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Vatican grilled on sexual abuse by United Nations

HONG KONG (SE): The Vatican state underwent its second periodic review at the United Nations (UN) on January 16 on its implementation of the Convention of the Rights of the Child, which it ratified in 1990.

The Vatican submitted its first report in 2004, before coming under criticism when reports of sexual abuse by clergy and Church personnel exploded in 2010. It submitted its second report for review in 2012.

Archbishop Silvano Tomasi, the permanent observer from the Vatican to the UN, headed the delegation and described the review as gruelling, but productive.

Archbishop Tomasi said that the protection of children remains a major concern for contemporary society, as well as for the Holy See.

“Abusers are found among members of the clergy and other Church personnel,” he explained, adding, “The Holy See has carefully delineated policies and procedures designed to help eliminate such abuse and to collaborate with state authorities to fight against the crime.”

A member of the delegation, Bishop Charles Scicluna, told Vatican Radio that he found the review important and fruitful, as it contained interactive dialogue.

He said that it was an extremely long session, but engaging. “The rapporteur had important concerns to express and we had a very important and fruitful interactive dialogue,” he said.

He explained that he was able to tell the rapporteur that the Holy See gets the point and as a sovereign state it is implementing the convention.

However, he added that the position of the Holy See is more complex than that, as apart from being a sovereign state, it is also the central organ of the Catholic Church and must delegate responsibility to individual dioceses and religious congregations around the world.

Nevertheless, he insisted that the Vatican is honouring the convention, as canon law, which is an important expression of the jurisdiction of the Holy See, is constantly being revised, as happened in 2010, when substantial revisions were made.

Since the explosion of the revelation of the extent of sexual abuse within the Church, almost double the number of priests, who had been defrocked in the previous two years, were laicised in the period up to 2012.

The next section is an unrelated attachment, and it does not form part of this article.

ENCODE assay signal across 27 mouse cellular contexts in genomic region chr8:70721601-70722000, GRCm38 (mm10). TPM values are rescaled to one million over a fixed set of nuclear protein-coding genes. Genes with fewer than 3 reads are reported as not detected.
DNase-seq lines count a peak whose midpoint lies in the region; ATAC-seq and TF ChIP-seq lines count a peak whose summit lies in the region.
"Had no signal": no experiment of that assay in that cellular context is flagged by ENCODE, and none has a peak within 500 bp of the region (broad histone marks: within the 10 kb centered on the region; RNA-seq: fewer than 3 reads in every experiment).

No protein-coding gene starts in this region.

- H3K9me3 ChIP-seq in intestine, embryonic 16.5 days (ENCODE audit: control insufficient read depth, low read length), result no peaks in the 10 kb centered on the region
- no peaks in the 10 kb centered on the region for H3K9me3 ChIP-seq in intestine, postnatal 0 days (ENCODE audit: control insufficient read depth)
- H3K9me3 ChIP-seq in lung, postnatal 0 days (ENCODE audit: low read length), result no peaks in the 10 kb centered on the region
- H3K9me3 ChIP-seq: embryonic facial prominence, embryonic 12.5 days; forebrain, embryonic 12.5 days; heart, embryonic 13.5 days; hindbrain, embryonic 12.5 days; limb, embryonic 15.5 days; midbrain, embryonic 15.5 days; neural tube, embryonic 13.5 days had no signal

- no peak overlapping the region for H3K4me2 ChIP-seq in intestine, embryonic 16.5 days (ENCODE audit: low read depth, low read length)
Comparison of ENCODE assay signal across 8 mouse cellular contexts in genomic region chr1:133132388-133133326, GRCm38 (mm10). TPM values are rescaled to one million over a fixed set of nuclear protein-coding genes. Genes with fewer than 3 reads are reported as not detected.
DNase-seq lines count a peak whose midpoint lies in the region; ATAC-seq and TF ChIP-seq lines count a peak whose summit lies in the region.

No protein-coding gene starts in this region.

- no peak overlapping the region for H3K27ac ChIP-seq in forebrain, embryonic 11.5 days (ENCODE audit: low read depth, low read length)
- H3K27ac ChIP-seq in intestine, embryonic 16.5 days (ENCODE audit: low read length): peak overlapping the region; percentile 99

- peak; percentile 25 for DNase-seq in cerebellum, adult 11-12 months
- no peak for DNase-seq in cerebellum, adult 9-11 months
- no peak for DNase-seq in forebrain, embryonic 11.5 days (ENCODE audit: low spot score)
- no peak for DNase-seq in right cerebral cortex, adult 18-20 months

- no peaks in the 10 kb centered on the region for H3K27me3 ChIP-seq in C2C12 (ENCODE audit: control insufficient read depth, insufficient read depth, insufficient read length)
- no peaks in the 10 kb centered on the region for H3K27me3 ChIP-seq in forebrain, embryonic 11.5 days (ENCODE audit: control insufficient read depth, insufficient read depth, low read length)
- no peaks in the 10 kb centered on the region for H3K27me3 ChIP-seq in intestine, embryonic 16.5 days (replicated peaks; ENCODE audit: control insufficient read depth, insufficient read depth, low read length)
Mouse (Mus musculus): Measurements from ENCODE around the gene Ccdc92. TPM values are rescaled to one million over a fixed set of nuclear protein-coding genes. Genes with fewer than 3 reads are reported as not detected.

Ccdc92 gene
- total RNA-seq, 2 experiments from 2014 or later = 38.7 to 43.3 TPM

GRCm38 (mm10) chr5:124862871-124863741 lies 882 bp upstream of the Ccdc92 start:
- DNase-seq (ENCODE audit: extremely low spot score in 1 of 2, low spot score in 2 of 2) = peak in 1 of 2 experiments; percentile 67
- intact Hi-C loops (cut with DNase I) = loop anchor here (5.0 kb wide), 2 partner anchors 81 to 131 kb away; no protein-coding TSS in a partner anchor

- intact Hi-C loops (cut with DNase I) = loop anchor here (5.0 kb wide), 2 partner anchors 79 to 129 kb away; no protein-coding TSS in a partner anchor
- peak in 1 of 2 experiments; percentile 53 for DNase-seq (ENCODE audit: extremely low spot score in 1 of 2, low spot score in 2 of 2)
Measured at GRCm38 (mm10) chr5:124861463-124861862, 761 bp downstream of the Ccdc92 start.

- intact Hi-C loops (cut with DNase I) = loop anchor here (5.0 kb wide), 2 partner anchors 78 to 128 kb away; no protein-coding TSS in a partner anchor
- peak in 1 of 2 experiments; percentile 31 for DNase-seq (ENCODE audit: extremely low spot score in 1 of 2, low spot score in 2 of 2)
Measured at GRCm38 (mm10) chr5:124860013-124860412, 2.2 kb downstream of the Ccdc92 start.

However, this does not necessarily mean that the number of abuse cases has increased, but is at least partly explained by the doubling of the reporting period by the Vatican, which means that victims in their 30s and 40s have received a new opportunity to report crimes from the dim distant past.

Although it was not within the scope of the questioning committee to ask about individual cases, Bishop Scicluna said that the only current case under Vatican territorial authority is that of the former Vatican nuncio to the Dominican Republic, because he is a citizen of the Vatican state.

Archbishop Tomasi explained to the committee and the rapporteur that his case was still under investigation and all the facts related to it have yet to emerge.

However, he pointed out that cases of people who are citizens of other states are dealt with locally, by their own dioceses and sovereign governments, and must be addressed locally.

Archbishop Tomasi told the commission, “On the international level, the Holy See has taken concrete action by the ratification of the Convention of the Rights of the Child in 1990.

In 2000, the Holy See accorded to the Optional Protocol on the Sale of Children, Child Prostitution and Child Pornography, as well as the Optional Protocol on the Involvement of Children in Armed Conflict.”

He then pointed out where canon law comes in, noting that the Holy See has formulated guidelines for local Churches to develop effective measures within their jurisdictions to combat child abuse.

“Local Churches, taking into account the domestic law in their respective countries have developed guidelines and monitored their implementation with the aim of preventing any additional abuse and dealing promptly with it,” he told the committee.

“The result of the combined action taken by local Churches and by the Holy See presents a framework that, when properly applied, will help eliminate the occurrence of child sexual abuse by clergy and other Church personnel,” the American-educated Italian bishop said.

However, the phrase “properly applied” is one of the sticking points. To date, Australia is unique in that it is the only local Church to be the subject of a Royal Commission on its institutional response to sexual abuse.

While not the only organisation within the scope of the commission, it has not always come up rosy and a senior priest told the Sunday Examiner that some bishops have dragged the chain in the setting up of appropriate structures to deal adequately with allegations.

“In many ways we have been let down badly by our bishops,” he said, adding that in responding to the demands of canon law some have been inexcusably tardy and others lax.


Archbishop Tomasi concluded by saying, “In the end, there is no excuse for any form of violence against or exploitation of children” and Bishop Scicluna concluded his interview saying, “(The hearing) does bring great visibility to concerns and issues on the international level, but it is and has been an occasion where the Holy See not only listens to concerns, but publicly expresses its commitment towards the values of the convention.”

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